Frank Bruni on Higher Education

Fenster writes:

Time for perfesser Fenster

perfesser fenster
to grade Frank Bruni for his essay on higher education in the NYT.


I’ll grant him an A in the effective writing department, as always.  No typos.  No misspellings.  Good structure.

I’ll give him a B+ for ambition.  It takes a certain amount of chutzpah in today’s climate to mount a really, really old-fashioned defense of the classical virtues of higher education, and he deserves a certain amount of credit for that.  Forward into the past!

Persuasiveness?  Well, that depends on what he is trying to say.  For sure he says that for him college was transformative in the old-school way, courtesy of a course in Shakespeare’s tragedies at the University of North Carolina.  Yes, Shakespeare can do that. And if his little essay is intended simply as a personal testimonial, I find it persuasive and will give it a B+.

Is it just that?  Pundits can dabble in the memoir form but one suspects there is a larger point to be made.  Bruni (perhaps intentionally, perhaps prudently) does not explicitly look to link his personal experience with a sense of policy, of what to actually do.    But what to do, what not to do . . .  that is the question, no?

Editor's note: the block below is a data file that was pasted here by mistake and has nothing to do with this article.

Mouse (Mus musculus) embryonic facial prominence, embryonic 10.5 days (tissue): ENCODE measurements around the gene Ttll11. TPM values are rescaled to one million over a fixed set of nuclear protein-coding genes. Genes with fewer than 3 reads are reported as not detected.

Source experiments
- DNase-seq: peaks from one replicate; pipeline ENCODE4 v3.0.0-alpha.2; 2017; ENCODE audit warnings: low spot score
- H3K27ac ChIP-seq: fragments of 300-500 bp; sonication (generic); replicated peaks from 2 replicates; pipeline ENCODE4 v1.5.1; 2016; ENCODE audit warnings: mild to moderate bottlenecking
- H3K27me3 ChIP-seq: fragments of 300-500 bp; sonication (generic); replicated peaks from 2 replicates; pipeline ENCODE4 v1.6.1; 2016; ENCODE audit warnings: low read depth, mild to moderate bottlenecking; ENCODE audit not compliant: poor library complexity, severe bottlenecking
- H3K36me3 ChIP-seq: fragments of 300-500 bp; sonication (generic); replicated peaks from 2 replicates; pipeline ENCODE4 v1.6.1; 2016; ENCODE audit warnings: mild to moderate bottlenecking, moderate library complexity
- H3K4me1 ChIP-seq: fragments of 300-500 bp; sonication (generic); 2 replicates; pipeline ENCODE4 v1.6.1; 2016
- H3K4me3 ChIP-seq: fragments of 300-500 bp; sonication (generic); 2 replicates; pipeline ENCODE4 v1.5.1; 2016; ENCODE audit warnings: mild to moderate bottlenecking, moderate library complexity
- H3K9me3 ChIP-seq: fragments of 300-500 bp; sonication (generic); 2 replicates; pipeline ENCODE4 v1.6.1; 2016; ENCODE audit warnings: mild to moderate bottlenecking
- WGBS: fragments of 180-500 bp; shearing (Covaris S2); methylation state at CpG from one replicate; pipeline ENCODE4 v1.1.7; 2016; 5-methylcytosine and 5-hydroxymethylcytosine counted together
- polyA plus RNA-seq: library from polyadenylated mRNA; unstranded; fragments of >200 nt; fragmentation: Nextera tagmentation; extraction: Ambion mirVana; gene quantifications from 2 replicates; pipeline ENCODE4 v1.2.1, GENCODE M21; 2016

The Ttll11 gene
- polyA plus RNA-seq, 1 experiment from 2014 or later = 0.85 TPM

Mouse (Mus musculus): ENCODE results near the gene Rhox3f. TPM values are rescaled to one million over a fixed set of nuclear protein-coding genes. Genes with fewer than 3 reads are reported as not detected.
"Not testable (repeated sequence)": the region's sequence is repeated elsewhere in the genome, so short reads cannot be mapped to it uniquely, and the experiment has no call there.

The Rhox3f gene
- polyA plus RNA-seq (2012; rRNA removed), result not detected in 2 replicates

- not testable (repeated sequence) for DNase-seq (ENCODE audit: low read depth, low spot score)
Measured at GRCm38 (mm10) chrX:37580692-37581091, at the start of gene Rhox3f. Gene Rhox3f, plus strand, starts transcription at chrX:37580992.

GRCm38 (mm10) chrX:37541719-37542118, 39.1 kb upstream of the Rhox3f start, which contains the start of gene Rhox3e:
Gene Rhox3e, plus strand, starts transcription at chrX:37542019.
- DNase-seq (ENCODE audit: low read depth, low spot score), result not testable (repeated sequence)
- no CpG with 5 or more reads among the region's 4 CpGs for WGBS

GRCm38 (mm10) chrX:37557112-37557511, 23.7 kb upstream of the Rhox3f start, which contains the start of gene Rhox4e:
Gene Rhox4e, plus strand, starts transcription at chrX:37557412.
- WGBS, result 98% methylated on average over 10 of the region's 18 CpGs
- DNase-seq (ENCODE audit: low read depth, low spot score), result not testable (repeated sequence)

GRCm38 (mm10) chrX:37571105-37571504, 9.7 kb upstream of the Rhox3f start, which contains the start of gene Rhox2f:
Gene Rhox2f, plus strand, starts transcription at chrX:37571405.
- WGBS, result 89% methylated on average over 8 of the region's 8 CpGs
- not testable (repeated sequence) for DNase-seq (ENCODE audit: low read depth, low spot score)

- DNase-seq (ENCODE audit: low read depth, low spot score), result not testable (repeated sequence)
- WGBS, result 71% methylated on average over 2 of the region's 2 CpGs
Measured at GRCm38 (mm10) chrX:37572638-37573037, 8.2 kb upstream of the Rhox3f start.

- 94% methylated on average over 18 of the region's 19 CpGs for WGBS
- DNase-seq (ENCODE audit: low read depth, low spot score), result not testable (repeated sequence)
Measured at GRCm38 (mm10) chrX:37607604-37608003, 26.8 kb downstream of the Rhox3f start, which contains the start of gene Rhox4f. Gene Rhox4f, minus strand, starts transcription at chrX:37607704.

Here we have to go mostly by inference.  Bruni takes aim at a couple of easy (Republican) straw men, moving his argument toward politics if not policy.  He chides Scott Walker, who recently suggested (and then wisely withdrew) a change in the statutorily-defined mission of the University of Wisconsin.  According to the Washington Post:

Wisconsin Gov. Scott Walker submitted a budget proposal that included language that would have changed the century-old mission of the University of Wisconsin system — known as the Wisconsin Idea and embedded in the state code  — by removing words that commanded the university to “search for truth” and “improve the human condition” and replacing them with “meet the state’s workforce needs.”to drop the phrase “search for truth” and insert “meeting the state’s workforce needs”

I am enough of a purist to find this stupid as well as politically ham-handed, and Walker withdrew the proposal.  But to criticize an extreme instance of dumbing-down is not a compelling defense of the ideal university, which has its own problems in the real world.

Bruni also chides Reagan, natch, whose 1967 pronouncement as Governor of California that taxpayers should not “subsidize intellectual curiosity” has been seen by some as a pivotal moment in the turn towards utility as the primary goal of higher education.